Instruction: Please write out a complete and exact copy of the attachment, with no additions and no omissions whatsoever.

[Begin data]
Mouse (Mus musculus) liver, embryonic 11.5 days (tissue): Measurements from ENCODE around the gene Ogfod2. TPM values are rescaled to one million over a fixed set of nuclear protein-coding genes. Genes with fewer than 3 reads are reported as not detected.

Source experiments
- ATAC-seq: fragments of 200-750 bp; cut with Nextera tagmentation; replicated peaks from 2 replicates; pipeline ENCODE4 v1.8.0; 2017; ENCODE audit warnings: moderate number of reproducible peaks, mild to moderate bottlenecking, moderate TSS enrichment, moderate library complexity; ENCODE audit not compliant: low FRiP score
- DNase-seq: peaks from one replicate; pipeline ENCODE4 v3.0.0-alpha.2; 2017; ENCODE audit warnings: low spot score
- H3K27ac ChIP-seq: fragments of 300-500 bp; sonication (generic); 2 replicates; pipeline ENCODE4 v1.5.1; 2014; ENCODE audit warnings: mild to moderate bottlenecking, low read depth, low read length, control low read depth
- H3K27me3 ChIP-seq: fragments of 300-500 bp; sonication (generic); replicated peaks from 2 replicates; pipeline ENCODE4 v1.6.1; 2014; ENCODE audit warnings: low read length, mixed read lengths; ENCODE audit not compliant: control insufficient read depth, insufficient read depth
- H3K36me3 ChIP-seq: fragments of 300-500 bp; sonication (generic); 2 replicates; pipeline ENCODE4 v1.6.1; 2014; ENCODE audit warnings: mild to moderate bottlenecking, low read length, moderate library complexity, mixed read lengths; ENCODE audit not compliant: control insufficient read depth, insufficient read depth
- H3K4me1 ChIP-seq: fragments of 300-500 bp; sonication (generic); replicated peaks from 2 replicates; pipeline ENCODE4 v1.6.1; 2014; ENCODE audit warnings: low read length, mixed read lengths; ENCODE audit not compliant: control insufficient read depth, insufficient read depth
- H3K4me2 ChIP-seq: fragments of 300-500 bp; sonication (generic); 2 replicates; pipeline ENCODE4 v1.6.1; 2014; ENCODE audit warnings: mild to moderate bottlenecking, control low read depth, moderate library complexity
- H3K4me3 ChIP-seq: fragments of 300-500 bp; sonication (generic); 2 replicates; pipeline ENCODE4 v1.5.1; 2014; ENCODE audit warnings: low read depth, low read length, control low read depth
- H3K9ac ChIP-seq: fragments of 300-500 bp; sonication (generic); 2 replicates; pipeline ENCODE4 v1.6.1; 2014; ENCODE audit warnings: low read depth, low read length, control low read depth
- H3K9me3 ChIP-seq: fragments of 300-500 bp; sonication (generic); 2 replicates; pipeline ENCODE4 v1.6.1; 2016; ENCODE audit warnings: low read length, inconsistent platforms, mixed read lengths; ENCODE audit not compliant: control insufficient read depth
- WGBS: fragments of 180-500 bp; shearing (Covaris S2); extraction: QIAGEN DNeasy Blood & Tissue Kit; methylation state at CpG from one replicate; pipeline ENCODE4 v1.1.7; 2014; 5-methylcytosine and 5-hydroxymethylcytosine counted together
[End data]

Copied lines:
Mouse (Mus musculus) liver, embryonic 11.5 days (tissue): Measurements from ENCODE around the gene Ogfod2. TPM values are rescaled to one million over a fixed set of nuclear protein-coding genes. Genes with fewer than 3 reads are reported as not detected.

Source experiments
- ATAC-seq: fragments of 200-750 bp; cut with Nextera tagmentation; replicated peaks from 2 replicates; pipeline ENCODE4 v1.8.0; 2017; ENCODE audit warnings: moderate number of reproducible peaks, mild to moderate bottlenecking, moderate TSS enrichment, moderate library complexity; ENCODE audit not compliant: low FRiP score
- DNase-seq: peaks from one replicate; pipeline ENCODE4 v3.0.0-alpha.2; 2017; ENCODE audit warnings: low spot score
- H3K27ac ChIP-seq: fragments of 300-500 bp; sonication (generic); 2 replicates; pipeline ENCODE4 v1.5.1; 2014; ENCODE audit warnings: mild to moderate bottlenecking, low read depth, low read length, control low read depth
- H3K27me3 ChIP-seq: fragments of 300-500 bp; sonication (generic); replicated peaks from 2 replicates; pipeline ENCODE4 v1.6.1; 2014; ENCODE audit warnings: low read length, mixed read lengths; ENCODE audit not compliant: control insufficient read depth, insufficient read depth
- H3K36me3 ChIP-seq: fragments of 300-500 bp; sonication (generic); 2 replicates; pipeline ENCODE4 v1.6.1; 2014; ENCODE audit warnings: mild to moderate bottlenecking, low read length, moderate library complexity, mixed read lengths; ENCODE audit not compliant: control insufficient read depth, insufficient read depth
- H3K4me1 ChIP-seq: fragments of 300-500 bp; sonication (generic); replicated peaks from 2 replicates; pipeline ENCODE4 v1.6.1; 2014; ENCODE audit warnings: low read length, mixed read lengths; ENCODE audit not compliant: control insufficient read depth, insufficient read depth
- H3K4me2 ChIP-seq: fragments of 300-500 bp; sonication (generic); 2 replicates; pipeline ENCODE4 v1.6.1; 2014; ENCODE audit warnings: mild to moderate bottlenecking, control low read depth, moderate library complexity
- H3K4me3 ChIP-seq: fragments of 300-500 bp; sonication (generic); 2 replicates; pipeline ENCODE4 v1.5.1; 2014; ENCODE audit warnings: low read depth, low read length, control low read depth
- H3K9ac ChIP-seq: fragments of 300-500 bp; sonication (generic); 2 replicates; pipeline ENCODE4 v1.6.1; 2014; ENCODE audit warnings: low read depth, low read length, control low read depth
- H3K9me3 ChIP-seq: fragments of 300-500 bp; sonication (generic); 2 replicates; pipeline ENCODE4 v1.6.1; 2016; ENCODE audit warnings: low read length, inconsistent platforms, mixed read lengths; ENCODE audit not compliant: control insufficient read depth
- WGBS: fragments of 180-500 bp; shearing (Covaris S2); extraction: QIAGEN DNeasy Blood & Tissue Kit; methylation state at CpG from one replicate; pipeline ENCODE4 v1.1.7; 2014; 5-methylcytosine and 5-hydroxymethylcytosine counted together